Jane Austen’s aunt, Mrs. Jane Leigh Perrot, was tried at the spring assizes at Taunton on 29 March 1800 on a charge of shoplifting in Bath on 8 August 1799. After a six-hour trial, she was quickly found Not Guilty by the jury.1
There is no official or authoritative account of the trial, not even of the judge’s summing up and instructions to the jury. There was no official court reporter. Three more or less different accounts were published in London, Bath, and Taunton in the fortnight after the trial by unofficial shorthand writers who thought that the trial might be of public interest. The proceedings were entirely oral for the benefit of the jury. All the witnesses gave their evidence on oath. The judge instructed the jury that if they believed the prosecution witnesses, they should convict, but that if they did not believe them, or had any doubt, they should acquit—a clear reminder that not everything a witness says, even on oath, may be true. The accounts are sometimes obscure, inconsistent, contradictory, or just plain wrong.
While Jane Leigh Perrot was in prison in Ilchester waiting for the Taunton Assizes, she was free to send and receive letters, and her housekeeper forwarded her post from Bath. There is a selection of those letters in MacKinnon’s Grand Larceny (in chapters 5 and 7) from her friends Lady Elford and Mrs. Foley. They had both met an “old Gentleman” (MacKinnon 57),2 John Morris, KC, who had been officially asked to give his opinion on whether the prosecution of Mrs. Leigh Perrot was justified. As far as I know, these letters have been totally ignored in all discussions of the trial. They deserve close examination.
What follows is an attempt to reconstruct the truth from such unpromising materials.
Mary Smith was the proprietor of a haberdasher and milliner’s shop at no. 1, Bath Street, in Bath, from 1798 to 1807. It was a successful and profitable business both before and after the death of her husband, William Smith, in 1803. In August 1799, while she was away in Cornwall, her sister, Elizabeth Gregory, kept the shop and carried on the business on her behalf. Gregory was assisted by a shopman called Charles Filby, who had been hired by Mrs. Smith six months earlier, by a shopwoman called Miss Leeson, and by Sarah Raines, who had just been taken on as an apprentice.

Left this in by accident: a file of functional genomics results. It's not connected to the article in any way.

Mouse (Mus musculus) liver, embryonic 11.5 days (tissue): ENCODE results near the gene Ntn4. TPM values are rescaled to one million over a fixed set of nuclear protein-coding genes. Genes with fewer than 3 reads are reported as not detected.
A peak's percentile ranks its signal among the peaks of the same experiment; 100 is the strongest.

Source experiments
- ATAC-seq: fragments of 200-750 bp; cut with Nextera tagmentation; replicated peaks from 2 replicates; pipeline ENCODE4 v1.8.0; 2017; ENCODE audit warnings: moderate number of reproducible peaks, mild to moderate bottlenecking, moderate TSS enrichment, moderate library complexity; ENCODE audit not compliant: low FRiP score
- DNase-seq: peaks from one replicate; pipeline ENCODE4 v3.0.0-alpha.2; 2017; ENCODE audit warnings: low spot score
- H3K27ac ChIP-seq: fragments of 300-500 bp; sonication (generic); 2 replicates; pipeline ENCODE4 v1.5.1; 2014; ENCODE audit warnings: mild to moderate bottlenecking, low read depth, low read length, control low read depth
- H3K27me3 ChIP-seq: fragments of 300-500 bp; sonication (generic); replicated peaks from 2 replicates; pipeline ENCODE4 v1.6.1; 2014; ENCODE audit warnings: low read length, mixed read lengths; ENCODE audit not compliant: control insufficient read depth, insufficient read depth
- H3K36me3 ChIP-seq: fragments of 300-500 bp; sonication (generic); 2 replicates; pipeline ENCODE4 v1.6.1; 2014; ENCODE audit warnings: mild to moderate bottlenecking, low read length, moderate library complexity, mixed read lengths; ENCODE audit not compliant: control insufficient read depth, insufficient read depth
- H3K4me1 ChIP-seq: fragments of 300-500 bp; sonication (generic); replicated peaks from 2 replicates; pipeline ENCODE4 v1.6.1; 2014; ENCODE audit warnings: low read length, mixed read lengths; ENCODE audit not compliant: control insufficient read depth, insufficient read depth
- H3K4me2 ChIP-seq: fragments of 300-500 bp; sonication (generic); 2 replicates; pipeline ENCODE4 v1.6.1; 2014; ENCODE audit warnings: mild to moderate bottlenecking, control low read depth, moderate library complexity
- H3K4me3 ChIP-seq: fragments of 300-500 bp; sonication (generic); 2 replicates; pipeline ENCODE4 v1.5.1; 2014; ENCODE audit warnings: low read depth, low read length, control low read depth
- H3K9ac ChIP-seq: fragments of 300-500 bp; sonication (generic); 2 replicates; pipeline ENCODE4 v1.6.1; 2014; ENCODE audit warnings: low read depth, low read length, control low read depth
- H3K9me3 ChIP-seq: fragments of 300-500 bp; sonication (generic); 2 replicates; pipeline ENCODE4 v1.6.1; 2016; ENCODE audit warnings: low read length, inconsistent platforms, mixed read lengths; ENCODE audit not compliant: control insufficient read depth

On 8 August in the early afternoon Mrs. Leigh Perrot came in, bought some black lace, and went away. Sometime later, when she was walking back down the other side of Bath Street with her husband, Elizabeth Gregory dashed across and accused her of having stolen a card of white lace. A search produced the white lace, and Gregory took it back to the shop. She then sent Filby after the couple to find out their names and address.
Half an hour later Gregory and Filby went to the Town Hall to report the affair. The magistrates were elsewhere, but the accusers were received by the Town Clerk and his deputy, who took a statement from them. Gregory and Filby had not had time to take legal advice or to work out exactly what they were going to say, and they were not used to the practice of giving a statement by question and answer. They did not prepare their own statements. The officials asked questions and wrote down their answers. We do not have a copy of the resulting statement, but it turned out to be very unsatisfactory, as we shall see.
That statement was then sent to John Morris, KC, for his opinion. (This is the English practice of “taking counsel’s opinion.”) Morris had been a leading member of the Western Circuit bar and had recently retired to Bath. He had a high reputation as a sound lawyer. He took several days to study the statement and to consider his opinion.
Credibility of the witnesses